HSE Expands Offerings in Asian Studies with Opening of Joint Department with RAS Institute of Oriental Studies
HSE has been offering courses in Asian Studies for 10 years now with numerous departments and programmes producing research in the field and offering in-depth courses. In December 2019, the HSE Academic Council approved the opening of a Joint Department with the Institute of Oriental Studies of the Russian Academy of Sciences (IOS RAS). How will the IOS RAS transfer its vast experience and resource to its new home at HSE? And what traditions in the study and teaching of Asian studies already exist at HSE?
The School of Asian Studies is the oldest Asian studies programme at HSE University. It was founded 10 years ago as the Department of Asian Studies, which was part of what was then known as the Faculty of Philosophy. A few years later, renamed as a ‘School’, the School of Asian Studies joined the Faculty of World Economy and International Affairs.
Undergraduate students can major in the School’s Asian Studies bachelor’s programme, where the curriculum is built around a principle of academic width and depth. The programme core consists of general courses in Asian area studies, language, history, geography, ethnography, literature, and more. In their second year of study, students select their area of specialization. These areas of deeper study include political science, international relations and economics, society, culture, and history. The curriculum also has a strong emphasis on project-based work that allows students to put their acquired expertise into practice in a professional environment.
Students can choose from four tracks: China, Korea, Japan and almost all Arab countries (Egypt, Syria, the United Arab Emirates, Saudi Arabia, Qatar, Jordan, Libya, Algeria, Tunisia, Oman, etc.). Students learn the language of their chosen area in addition to its history, philosophical and religious systems, culture, and other developmental aspects. Students also study their chosen area’s features of modern development, including its business sector, economy, political system, and international policies. In addition, students may take a second Asian language as an elective.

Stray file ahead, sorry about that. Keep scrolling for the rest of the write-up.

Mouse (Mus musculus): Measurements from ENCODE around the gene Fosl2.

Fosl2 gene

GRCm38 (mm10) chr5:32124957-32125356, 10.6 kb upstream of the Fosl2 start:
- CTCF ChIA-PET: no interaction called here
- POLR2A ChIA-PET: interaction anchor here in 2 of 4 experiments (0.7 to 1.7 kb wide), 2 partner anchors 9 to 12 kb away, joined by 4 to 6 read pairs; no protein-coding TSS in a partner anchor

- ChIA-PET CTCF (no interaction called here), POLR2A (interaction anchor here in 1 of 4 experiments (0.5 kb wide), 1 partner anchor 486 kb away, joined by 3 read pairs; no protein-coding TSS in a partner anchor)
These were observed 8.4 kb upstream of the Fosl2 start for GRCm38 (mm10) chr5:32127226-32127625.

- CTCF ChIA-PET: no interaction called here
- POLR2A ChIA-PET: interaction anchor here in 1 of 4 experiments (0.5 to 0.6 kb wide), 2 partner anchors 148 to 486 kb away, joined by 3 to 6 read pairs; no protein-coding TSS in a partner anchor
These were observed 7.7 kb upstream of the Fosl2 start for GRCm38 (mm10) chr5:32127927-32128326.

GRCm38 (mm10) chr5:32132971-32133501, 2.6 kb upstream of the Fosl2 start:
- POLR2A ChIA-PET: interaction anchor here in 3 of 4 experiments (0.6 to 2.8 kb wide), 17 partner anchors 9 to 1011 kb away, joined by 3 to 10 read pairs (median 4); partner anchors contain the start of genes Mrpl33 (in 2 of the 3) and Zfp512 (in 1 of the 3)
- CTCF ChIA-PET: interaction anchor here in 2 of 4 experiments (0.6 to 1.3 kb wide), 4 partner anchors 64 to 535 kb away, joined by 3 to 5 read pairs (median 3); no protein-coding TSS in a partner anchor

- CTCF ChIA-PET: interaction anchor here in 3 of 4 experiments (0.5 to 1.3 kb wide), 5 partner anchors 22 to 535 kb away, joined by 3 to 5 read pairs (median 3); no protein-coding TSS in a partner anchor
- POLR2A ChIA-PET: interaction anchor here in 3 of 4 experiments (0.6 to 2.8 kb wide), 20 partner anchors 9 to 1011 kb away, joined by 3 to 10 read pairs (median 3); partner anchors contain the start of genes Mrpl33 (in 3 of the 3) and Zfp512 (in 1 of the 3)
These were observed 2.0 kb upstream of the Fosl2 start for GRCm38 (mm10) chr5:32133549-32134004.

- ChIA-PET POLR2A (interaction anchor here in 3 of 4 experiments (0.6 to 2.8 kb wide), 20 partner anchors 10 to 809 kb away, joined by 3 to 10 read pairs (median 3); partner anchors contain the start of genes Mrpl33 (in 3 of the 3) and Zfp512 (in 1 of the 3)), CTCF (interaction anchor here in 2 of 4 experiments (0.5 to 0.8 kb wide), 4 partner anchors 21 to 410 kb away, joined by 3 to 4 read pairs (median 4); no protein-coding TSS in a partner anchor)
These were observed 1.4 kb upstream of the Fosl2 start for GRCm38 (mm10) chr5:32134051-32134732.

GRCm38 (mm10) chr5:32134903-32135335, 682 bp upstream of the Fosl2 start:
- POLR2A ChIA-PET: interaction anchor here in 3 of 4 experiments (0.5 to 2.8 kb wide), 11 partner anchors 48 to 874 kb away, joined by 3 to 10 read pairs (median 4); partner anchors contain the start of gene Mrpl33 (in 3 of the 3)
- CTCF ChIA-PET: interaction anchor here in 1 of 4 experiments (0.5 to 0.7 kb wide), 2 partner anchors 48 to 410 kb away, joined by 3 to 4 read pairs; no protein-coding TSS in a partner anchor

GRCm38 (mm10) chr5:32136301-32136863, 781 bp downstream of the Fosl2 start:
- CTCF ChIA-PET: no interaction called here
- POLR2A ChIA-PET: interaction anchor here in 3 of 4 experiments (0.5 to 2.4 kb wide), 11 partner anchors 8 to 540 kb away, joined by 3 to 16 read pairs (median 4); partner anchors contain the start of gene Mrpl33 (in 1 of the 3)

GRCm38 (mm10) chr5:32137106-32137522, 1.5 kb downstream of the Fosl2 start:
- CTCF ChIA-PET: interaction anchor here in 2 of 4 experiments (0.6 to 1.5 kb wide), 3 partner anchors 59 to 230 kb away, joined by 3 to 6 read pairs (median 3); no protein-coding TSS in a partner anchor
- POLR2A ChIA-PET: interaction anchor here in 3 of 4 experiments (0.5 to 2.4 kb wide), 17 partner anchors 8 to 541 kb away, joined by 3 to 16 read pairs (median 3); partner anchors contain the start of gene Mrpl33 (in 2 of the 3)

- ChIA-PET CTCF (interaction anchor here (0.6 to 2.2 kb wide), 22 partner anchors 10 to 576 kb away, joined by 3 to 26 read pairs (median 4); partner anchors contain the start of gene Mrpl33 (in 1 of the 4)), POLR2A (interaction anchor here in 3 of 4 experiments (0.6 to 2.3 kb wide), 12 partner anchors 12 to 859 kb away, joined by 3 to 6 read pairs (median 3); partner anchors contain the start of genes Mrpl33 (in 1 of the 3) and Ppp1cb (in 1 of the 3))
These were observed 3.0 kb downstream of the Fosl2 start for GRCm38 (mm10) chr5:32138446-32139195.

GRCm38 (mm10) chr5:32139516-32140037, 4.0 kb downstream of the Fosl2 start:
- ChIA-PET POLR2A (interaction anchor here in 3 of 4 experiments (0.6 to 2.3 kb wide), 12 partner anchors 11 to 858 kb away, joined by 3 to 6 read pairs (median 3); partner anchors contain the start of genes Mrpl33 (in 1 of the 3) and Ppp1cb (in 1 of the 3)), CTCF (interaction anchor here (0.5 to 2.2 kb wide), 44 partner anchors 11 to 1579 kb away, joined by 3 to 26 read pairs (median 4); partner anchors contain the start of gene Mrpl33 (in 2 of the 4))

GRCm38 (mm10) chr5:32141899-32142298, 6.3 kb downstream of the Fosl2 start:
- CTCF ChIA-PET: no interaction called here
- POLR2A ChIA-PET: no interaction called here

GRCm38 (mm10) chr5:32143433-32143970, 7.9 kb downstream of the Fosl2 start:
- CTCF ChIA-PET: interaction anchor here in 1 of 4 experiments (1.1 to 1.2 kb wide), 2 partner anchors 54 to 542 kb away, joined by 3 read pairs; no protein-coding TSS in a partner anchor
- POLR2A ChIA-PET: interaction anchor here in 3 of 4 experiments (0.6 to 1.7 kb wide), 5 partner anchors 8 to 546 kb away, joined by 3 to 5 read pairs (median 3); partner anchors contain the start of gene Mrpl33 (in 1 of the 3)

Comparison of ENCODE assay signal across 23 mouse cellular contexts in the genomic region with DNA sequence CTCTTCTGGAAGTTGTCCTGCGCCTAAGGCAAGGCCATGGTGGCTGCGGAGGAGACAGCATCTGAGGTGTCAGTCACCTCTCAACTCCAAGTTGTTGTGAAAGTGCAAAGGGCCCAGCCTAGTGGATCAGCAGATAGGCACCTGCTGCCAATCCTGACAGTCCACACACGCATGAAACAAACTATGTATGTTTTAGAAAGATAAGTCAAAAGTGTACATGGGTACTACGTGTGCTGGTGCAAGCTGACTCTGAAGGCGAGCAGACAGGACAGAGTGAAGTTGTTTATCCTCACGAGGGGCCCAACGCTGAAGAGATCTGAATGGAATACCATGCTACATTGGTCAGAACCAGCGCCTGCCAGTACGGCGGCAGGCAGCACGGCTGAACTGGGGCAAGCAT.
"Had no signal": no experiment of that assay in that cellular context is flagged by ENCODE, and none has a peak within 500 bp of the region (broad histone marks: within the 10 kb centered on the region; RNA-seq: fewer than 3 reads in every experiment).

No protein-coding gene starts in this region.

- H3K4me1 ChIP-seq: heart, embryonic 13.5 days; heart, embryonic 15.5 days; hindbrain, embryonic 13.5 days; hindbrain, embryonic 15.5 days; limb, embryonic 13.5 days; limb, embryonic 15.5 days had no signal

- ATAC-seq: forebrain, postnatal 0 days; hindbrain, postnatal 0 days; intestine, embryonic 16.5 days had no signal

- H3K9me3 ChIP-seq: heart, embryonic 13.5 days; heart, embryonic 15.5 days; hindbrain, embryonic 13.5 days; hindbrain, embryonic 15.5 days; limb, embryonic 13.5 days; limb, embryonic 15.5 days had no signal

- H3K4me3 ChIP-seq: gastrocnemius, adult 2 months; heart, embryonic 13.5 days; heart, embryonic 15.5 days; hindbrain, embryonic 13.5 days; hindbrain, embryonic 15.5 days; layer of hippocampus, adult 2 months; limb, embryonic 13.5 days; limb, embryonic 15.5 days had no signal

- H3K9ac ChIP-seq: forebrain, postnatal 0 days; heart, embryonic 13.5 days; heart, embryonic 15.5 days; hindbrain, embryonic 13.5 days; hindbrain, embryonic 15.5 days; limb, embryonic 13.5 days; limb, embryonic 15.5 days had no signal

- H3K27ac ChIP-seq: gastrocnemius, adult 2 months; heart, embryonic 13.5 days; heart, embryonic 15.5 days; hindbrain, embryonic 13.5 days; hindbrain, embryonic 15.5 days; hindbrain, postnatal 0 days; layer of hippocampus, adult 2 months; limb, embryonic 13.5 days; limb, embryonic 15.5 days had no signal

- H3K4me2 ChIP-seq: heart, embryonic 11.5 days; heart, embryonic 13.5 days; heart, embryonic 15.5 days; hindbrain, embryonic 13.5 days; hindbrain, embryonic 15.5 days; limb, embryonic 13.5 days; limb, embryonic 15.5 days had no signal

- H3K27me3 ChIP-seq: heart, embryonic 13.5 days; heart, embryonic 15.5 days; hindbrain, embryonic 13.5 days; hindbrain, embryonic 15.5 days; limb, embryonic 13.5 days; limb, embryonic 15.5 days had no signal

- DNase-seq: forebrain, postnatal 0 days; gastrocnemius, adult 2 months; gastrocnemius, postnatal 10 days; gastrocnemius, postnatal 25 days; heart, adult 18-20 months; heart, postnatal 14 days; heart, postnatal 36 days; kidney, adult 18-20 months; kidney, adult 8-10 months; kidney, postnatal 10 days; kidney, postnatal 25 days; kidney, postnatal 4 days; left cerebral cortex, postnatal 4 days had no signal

A unique bonus of the programme is its internship placement system, which allows students to work in their chosen country and language.
At the master’s level, the School of Asian Studies offers an English-taught master’s programme in Socioeconomic and Political Development of Modern Asia. The programme focuses on developmental trends in East Asia (Korea, China, Japan) and related regions.
Additionally, the School offers a School of the Young Scholar of Asian Studies, where students learn about the history, culture, and philosophy of the countries of Asia and Africa and determine whether they would like to pursue a future career connected with the East.
Professor Andrey Karneev, Head of the School of Asian Studies, identifies certain qualities are important for future scholars of Asian studies. Applicants should have a genuine interest in the countries of Asia and North Africa (i.e., in the regions that traditionally comprise the ‘East’), and a desire to study and master unfamiliar civilizational features, world views, customs and habits, and behavioral stereotypes. The ability to adapt to an unfamiliar environment and show curiosity and tolerance in understanding the cultural codes of foreign environments will also be useful.
‘Hard work, perseverance, and a willingness to systematically apply oneself are very important, because mastering an Asian language is impossible without devoting a substantial amount of time and effort,’ says Professor Karneev. ‘In addition, modern life requires good digital skills, and digital culture at our university also occupies a special place. And, of course, being an Asian studies scholar requires creativity, an independent perspective, unconventional thinking, and the ability to create something new.’